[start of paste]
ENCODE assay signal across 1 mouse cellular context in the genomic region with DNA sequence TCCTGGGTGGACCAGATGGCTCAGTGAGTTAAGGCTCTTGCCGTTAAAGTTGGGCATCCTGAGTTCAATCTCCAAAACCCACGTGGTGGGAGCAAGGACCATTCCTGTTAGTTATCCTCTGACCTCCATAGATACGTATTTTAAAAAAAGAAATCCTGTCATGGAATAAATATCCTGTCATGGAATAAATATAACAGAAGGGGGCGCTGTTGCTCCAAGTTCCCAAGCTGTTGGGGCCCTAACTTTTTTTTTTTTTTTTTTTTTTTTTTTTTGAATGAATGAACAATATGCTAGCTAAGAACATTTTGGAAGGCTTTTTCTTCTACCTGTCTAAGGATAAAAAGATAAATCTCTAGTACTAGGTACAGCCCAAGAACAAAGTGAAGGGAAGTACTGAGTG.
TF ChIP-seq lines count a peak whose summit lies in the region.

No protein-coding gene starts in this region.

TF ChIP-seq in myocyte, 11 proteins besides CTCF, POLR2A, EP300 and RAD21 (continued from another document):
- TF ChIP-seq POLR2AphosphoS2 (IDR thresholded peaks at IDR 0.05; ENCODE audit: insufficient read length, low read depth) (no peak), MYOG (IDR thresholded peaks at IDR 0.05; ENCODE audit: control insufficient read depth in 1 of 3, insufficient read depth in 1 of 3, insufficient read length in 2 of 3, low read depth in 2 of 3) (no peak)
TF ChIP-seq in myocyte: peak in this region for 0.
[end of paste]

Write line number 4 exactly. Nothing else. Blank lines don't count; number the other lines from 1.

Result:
TF ChIP-seq in myocyte, 11 proteins besides CTCF, POLR2A, EP300 and RAD21 (continued from another document):